Hello and thank you for your question:
There are few things harder to understand than the suicide of a loved one. Unless my calculations are wrong, you were only 14 when he died, right? That must have been awful. Especially at that age. We don’t have enough experience to recognize a suicidal person when we are 14. Most people never see it coming, no matter how old they are.
Anniversaries can be terribly hard as well. Not just the anniversary of his death, but other dates like special holidays, birthdays, etc, you know? Special items, memories, places can trigger painful memories, too.
The unfortunate thing is this—if he really wanted to die, there was absolutely nothing you could have done to save him. He may have called just to talk with you. It is unlikely that he was calling to tell you that he was going to do it. People who plan these things just don’t do that.
I wonder what he would say if he knew how much pain he has put you through. Those folks who think about the damage they are going to cause their children often try to find a way out of their suffering that doesn’t involve dying. I really doubt that he would want you to be still hurting.
And I doubt that he would want you to kill yourself, either. If you could call him up and ask, what would he say? I would have trouble believing that he would want you to die. Not if he really loved you, which I truly believe that he did and still does.
Where is he now? In Heaven? If so, what message would he especially want you to hear? Would he want you to get help, even if it is a little embarrassing in the beginning? You might even have a better way of helping him, even now. Consider the fact that many counselors go into the profession because they have suffered as well. They want to help others manage pain better, recover better.
Here in the United States we have counseling services at our universities. Do you? If you do, then go to the counseling center and talk with someone. They know how to help you. Honest. Tell them about your father’s death and how you sometimes want to die too. Just because you say that doesn’t mean that they will be afraid to help you. They are trained enough to understand that suicidal thoughts are pretty common, even in people who aren’t depressed.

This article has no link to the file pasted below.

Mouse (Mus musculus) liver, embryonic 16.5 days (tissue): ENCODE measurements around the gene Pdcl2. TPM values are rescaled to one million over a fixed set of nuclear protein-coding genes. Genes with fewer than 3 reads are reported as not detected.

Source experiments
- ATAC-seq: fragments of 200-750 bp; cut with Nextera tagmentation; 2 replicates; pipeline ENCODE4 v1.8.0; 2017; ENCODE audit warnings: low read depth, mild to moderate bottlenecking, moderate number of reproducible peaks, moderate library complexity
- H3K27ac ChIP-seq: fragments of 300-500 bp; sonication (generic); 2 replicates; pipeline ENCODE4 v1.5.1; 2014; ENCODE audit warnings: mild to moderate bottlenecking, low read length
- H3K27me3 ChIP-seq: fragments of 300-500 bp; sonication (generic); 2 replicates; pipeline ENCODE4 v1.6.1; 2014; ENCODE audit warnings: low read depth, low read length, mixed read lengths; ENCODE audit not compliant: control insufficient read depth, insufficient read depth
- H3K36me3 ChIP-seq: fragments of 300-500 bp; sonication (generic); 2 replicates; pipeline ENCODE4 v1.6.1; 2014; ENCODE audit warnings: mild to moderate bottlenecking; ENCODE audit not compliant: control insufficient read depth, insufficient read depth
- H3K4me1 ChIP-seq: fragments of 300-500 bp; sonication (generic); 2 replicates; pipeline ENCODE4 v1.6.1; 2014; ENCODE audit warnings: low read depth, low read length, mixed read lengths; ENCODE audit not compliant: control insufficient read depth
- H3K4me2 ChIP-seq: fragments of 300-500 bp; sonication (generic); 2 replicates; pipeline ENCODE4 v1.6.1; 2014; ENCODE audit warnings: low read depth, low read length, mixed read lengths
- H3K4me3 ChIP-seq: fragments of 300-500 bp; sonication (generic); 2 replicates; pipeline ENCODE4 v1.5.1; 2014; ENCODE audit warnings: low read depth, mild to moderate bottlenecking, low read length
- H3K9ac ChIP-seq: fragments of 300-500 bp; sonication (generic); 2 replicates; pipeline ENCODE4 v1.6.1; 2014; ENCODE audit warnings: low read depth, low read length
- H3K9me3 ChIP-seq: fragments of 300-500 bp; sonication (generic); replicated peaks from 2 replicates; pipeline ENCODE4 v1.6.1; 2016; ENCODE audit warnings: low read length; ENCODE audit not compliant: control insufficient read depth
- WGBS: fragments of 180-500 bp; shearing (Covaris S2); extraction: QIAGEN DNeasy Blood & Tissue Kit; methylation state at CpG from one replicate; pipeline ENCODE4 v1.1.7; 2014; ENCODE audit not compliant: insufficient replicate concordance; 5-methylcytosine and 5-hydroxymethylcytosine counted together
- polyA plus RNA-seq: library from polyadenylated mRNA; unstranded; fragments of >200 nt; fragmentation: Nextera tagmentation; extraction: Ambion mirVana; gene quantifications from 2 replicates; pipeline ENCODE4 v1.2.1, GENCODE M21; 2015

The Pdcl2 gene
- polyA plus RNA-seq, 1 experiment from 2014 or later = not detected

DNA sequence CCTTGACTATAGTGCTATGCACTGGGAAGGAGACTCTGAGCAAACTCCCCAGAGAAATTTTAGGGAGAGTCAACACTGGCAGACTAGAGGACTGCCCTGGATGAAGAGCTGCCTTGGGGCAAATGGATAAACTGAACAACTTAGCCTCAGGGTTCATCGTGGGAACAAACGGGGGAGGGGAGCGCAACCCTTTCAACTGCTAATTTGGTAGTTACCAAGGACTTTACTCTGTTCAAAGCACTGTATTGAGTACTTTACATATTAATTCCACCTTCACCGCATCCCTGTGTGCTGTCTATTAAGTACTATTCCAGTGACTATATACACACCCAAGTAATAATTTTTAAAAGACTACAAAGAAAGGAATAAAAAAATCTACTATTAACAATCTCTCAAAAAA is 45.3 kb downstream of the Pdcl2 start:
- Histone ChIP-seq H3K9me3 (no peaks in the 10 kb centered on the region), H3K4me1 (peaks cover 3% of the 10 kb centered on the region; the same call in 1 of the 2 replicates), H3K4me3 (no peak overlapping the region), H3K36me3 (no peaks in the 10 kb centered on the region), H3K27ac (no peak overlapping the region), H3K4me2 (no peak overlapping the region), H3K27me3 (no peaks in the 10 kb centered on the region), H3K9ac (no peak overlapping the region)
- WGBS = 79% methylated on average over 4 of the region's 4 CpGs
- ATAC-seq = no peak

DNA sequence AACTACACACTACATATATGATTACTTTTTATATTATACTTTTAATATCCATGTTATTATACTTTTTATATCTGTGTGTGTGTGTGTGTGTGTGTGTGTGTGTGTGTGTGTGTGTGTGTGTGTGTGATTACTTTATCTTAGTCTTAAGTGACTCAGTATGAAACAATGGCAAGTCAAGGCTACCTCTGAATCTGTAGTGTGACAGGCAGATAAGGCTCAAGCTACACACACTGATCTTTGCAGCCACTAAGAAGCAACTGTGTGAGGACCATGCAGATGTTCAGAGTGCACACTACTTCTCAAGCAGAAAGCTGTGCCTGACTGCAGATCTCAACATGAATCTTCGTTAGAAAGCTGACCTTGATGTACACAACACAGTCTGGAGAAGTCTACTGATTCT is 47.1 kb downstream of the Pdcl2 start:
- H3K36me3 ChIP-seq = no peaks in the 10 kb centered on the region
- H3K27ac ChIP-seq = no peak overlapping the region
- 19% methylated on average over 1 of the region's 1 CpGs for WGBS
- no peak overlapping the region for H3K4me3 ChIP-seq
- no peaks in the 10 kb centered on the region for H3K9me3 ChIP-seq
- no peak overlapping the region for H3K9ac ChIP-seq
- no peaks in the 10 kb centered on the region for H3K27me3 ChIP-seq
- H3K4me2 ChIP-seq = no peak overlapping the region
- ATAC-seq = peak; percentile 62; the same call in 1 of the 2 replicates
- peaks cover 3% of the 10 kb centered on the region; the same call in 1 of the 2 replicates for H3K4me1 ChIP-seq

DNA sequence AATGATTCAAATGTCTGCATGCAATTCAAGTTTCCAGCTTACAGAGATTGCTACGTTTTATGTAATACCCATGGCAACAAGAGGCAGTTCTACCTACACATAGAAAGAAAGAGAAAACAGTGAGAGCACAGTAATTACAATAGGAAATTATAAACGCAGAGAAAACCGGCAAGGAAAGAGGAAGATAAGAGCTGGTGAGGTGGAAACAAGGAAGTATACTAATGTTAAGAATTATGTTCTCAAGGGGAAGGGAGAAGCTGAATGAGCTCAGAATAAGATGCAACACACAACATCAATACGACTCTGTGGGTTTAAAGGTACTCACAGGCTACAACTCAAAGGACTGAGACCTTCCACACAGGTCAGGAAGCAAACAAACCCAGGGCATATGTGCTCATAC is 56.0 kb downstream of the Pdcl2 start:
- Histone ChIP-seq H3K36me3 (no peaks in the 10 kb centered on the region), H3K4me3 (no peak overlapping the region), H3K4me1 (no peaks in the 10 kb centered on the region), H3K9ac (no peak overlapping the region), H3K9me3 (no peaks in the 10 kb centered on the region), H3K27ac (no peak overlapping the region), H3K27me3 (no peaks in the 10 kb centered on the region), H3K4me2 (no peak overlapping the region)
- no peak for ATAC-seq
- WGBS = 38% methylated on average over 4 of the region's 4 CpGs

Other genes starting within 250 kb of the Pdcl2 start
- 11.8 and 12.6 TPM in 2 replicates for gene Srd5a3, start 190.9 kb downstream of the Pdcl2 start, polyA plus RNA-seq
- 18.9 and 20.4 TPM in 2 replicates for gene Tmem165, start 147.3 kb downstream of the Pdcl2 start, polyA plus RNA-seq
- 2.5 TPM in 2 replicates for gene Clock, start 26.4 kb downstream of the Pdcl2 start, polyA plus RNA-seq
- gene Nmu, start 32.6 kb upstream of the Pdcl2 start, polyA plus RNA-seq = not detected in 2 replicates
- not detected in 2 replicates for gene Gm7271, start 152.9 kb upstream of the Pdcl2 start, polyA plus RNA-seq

Also, here in the U.S., a person is old enough to get help on their own once they turn 18, is that true there as well? If so, and you don’t want to go to the university counseling center, you can find a community health center that can help you as well.
There may be other things going on for you too. You clearly sound depressed, and may benefit from medication, but you may also be exhausted from your schoolwork, you may have a thyroid problem (which can cause depression) or something else medically may be going on that your doctor can help you with. Depression, and other problems similar to those I mentioned can respond well to the proper medications, but you need to be diagnosed.
If it is depression and there is nothing else medically that needs to be treated, there are some great antidepressant medications that can help. But with a problem like yours, you should still see a counselor or therapist who will help you work through your sadness and your terrible loss. You don’t “get over” something like this, but with professional help, you can work through it.
I always want to hear when my patients are horribly depressed and thinking about dying. Only if I know the whole story can I really help them. But I need to know the truth. The whole truth. My job is not to judge, but to help. Patients often tell me similar stories and I think about how much they have suffered. Once they tell me their terrible secrets, then and only then can we begin to fix the pain.
I hope this helps,
Dr. Diana Walcutt